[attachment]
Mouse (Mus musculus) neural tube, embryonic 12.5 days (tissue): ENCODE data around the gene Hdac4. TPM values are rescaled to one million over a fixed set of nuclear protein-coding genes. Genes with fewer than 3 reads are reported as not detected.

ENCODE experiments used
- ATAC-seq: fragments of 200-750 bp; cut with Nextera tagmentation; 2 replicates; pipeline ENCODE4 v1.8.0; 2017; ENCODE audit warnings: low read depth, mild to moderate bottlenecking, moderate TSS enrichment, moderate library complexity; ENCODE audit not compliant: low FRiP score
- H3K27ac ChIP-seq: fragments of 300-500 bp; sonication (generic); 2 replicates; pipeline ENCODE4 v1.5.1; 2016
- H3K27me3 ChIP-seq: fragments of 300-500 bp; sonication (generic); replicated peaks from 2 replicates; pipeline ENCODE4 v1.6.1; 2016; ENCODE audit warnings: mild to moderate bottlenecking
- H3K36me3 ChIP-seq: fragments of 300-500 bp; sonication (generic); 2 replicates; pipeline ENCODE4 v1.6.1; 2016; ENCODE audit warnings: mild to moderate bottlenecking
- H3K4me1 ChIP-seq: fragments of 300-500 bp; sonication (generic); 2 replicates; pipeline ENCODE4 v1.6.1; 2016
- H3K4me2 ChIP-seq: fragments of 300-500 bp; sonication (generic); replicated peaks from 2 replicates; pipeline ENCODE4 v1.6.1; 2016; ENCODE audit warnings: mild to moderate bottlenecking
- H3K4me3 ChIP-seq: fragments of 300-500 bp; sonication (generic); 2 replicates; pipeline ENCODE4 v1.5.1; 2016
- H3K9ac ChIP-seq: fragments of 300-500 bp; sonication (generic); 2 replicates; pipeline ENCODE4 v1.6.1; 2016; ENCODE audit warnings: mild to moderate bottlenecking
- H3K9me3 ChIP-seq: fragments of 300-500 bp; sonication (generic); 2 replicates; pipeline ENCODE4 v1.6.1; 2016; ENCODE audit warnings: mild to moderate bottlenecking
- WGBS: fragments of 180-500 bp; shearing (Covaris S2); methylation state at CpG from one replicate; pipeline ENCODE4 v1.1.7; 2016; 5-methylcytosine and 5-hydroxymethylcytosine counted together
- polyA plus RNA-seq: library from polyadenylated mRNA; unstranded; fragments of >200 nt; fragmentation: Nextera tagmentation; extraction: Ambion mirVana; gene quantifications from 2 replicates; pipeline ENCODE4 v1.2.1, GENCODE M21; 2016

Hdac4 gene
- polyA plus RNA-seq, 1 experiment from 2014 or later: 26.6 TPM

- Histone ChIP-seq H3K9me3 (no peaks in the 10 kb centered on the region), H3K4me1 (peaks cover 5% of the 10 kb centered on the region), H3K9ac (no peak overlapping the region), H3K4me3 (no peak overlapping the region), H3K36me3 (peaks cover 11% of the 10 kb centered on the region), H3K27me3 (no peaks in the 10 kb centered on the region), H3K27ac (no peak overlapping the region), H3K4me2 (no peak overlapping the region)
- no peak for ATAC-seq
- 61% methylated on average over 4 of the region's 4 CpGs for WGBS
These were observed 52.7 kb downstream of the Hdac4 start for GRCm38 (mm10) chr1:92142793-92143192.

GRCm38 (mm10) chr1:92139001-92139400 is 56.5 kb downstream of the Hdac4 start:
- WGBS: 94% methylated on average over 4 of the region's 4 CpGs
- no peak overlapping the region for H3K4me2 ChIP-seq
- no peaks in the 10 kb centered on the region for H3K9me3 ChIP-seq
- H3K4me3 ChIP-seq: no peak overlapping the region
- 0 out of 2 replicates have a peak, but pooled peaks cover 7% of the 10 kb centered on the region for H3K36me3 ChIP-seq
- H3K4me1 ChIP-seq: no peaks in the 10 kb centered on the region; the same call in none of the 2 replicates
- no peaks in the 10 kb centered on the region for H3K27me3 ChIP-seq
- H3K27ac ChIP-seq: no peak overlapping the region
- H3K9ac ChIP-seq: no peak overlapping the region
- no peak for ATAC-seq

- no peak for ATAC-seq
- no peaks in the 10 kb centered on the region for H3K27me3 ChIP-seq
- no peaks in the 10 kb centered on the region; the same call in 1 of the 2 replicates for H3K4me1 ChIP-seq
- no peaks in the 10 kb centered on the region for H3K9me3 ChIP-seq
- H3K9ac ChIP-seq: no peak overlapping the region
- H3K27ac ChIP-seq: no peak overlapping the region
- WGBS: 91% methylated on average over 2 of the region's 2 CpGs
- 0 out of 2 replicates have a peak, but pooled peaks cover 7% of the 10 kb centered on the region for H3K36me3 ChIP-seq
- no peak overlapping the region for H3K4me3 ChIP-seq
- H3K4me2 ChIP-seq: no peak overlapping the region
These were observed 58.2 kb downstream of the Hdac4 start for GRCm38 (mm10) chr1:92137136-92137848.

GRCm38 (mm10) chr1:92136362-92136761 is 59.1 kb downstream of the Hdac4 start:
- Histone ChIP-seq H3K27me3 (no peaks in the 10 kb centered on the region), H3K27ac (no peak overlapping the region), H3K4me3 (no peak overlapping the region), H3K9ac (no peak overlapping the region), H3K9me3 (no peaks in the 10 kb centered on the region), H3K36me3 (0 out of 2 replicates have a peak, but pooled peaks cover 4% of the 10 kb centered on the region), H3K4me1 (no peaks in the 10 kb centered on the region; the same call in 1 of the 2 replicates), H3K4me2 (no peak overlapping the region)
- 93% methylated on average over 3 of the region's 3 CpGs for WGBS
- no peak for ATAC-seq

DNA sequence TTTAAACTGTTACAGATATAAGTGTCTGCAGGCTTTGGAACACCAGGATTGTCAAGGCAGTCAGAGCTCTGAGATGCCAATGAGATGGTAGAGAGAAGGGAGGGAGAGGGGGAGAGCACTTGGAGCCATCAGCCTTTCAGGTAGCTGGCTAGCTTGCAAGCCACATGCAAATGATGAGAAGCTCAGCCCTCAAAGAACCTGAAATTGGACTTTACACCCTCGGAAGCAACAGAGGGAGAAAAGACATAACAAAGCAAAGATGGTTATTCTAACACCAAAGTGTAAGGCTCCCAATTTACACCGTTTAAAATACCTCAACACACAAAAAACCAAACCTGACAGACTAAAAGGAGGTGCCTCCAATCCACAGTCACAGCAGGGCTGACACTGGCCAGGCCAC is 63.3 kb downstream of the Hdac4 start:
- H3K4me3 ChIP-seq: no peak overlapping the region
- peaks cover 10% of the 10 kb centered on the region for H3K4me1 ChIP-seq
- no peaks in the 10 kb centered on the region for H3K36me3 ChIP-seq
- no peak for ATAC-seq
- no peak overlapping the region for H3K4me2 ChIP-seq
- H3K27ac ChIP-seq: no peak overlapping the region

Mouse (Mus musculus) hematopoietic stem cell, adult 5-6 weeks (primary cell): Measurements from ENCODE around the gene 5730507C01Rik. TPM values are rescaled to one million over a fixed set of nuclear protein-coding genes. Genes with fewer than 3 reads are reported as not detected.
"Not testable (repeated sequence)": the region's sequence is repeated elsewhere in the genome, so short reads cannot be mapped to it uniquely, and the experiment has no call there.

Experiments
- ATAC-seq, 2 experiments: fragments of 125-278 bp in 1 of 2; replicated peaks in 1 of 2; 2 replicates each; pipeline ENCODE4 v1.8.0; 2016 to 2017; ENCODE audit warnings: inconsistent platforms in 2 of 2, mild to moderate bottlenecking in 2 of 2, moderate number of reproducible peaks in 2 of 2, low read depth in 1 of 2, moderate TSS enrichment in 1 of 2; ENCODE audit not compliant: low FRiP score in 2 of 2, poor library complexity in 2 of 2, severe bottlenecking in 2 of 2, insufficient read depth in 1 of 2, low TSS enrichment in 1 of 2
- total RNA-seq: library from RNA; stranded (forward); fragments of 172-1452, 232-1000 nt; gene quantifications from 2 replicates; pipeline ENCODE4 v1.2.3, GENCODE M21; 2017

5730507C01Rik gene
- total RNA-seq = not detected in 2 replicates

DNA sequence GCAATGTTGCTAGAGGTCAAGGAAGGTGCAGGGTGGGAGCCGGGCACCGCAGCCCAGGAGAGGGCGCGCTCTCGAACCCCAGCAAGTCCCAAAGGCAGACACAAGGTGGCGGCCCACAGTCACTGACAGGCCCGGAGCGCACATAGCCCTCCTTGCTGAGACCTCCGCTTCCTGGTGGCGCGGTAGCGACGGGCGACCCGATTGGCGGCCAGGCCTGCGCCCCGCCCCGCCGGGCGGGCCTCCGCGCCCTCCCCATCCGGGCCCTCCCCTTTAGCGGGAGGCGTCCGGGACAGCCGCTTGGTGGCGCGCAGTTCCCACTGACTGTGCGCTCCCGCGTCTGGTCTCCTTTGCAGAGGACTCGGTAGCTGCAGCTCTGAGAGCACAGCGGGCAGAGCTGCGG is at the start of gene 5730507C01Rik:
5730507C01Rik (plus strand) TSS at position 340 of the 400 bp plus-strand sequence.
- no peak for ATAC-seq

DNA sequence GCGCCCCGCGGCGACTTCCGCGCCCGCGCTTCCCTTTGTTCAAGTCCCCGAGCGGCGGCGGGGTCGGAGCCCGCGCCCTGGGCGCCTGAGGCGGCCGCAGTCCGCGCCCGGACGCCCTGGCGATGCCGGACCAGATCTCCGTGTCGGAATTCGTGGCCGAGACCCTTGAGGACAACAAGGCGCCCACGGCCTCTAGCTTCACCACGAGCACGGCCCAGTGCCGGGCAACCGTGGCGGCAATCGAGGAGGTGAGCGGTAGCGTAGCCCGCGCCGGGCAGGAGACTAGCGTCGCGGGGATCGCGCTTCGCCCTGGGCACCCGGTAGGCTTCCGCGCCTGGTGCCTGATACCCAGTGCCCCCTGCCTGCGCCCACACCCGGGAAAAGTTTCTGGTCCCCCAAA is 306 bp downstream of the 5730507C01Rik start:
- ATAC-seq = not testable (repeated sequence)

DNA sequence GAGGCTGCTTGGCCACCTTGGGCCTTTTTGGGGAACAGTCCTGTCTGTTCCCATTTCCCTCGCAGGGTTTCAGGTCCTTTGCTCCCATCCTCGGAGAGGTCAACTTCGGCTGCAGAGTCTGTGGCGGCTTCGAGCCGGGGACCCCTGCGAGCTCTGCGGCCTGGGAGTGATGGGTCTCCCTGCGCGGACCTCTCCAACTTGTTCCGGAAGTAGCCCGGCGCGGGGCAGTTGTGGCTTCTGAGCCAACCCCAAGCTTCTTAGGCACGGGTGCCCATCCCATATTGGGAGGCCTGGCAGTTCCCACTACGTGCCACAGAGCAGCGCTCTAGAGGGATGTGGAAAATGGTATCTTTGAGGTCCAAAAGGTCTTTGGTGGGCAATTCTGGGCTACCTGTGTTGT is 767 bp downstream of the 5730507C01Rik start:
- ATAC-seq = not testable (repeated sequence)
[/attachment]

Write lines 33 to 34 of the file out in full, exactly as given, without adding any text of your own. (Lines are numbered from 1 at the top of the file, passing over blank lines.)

- no peaks in the 10 kb centered on the region; the same call in 1 of the 2 replicates for H3K4me1 ChIP-seq
- no peaks in the 10 kb centered on the region for H3K9me3 ChIP-seq